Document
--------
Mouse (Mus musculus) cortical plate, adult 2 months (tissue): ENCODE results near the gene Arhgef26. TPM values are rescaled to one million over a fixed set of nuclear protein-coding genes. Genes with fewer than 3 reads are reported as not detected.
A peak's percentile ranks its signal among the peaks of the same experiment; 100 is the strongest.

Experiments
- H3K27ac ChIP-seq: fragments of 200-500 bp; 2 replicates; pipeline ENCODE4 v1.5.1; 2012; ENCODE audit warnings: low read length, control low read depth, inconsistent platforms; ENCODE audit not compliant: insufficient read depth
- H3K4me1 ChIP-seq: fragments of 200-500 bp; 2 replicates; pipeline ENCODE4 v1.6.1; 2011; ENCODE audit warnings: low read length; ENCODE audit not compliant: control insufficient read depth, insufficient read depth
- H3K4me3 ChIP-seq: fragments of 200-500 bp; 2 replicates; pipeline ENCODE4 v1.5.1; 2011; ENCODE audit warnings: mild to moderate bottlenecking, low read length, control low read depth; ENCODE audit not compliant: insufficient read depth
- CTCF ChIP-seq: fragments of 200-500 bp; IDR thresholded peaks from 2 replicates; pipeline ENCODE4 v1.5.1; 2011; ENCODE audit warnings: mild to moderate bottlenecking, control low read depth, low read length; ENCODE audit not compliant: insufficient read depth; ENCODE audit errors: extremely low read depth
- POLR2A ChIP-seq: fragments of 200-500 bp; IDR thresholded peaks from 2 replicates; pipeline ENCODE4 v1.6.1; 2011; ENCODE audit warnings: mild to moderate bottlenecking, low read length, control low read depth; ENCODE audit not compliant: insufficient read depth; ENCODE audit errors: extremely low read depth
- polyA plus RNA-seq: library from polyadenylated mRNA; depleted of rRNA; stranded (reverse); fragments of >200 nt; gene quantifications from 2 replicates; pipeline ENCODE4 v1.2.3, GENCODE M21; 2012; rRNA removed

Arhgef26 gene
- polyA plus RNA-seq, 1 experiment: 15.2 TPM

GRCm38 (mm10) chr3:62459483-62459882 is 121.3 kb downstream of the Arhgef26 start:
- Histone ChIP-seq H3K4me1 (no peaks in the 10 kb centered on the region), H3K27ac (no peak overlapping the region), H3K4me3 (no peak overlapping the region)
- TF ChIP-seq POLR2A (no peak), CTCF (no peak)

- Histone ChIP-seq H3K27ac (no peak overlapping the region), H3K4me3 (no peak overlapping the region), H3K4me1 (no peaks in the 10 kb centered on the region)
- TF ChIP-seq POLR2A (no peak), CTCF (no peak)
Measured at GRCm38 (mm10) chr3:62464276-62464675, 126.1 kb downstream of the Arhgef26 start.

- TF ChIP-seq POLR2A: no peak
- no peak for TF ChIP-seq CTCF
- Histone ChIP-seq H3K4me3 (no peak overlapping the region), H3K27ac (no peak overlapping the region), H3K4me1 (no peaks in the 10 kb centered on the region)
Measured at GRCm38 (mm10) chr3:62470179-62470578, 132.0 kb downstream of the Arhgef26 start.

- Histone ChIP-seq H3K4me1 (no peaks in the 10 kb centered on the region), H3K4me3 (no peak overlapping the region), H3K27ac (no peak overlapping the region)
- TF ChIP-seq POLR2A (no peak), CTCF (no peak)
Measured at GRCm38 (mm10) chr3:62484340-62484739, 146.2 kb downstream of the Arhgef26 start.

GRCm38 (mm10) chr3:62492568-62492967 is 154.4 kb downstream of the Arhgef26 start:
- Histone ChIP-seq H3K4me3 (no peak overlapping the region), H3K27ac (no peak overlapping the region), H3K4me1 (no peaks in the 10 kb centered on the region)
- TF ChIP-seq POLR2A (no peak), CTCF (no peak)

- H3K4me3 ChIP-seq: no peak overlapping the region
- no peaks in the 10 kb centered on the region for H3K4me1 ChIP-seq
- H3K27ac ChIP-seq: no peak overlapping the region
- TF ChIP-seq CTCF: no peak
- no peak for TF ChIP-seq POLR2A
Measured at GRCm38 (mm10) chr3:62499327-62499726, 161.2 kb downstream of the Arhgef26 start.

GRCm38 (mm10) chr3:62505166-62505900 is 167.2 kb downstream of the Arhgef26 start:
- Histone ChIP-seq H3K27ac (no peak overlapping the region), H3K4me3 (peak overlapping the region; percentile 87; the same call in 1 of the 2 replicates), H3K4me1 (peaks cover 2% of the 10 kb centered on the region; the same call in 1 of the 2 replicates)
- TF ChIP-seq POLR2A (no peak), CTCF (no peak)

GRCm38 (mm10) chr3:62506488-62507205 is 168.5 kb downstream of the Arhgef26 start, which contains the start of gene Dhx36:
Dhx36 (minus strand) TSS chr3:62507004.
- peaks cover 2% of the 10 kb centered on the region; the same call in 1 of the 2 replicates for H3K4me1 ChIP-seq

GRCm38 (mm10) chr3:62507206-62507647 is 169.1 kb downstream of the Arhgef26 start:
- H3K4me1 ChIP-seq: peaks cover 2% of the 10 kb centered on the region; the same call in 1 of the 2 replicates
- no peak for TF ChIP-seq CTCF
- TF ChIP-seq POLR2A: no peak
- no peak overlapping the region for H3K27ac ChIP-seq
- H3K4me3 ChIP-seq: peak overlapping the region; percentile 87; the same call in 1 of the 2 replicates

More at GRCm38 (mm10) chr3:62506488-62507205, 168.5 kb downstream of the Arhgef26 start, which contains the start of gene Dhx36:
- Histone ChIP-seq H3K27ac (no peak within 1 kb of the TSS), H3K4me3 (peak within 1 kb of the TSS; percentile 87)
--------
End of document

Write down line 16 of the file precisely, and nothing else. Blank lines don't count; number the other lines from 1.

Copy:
- TF ChIP-seq POLR2A (no peak), CTCF (no peak)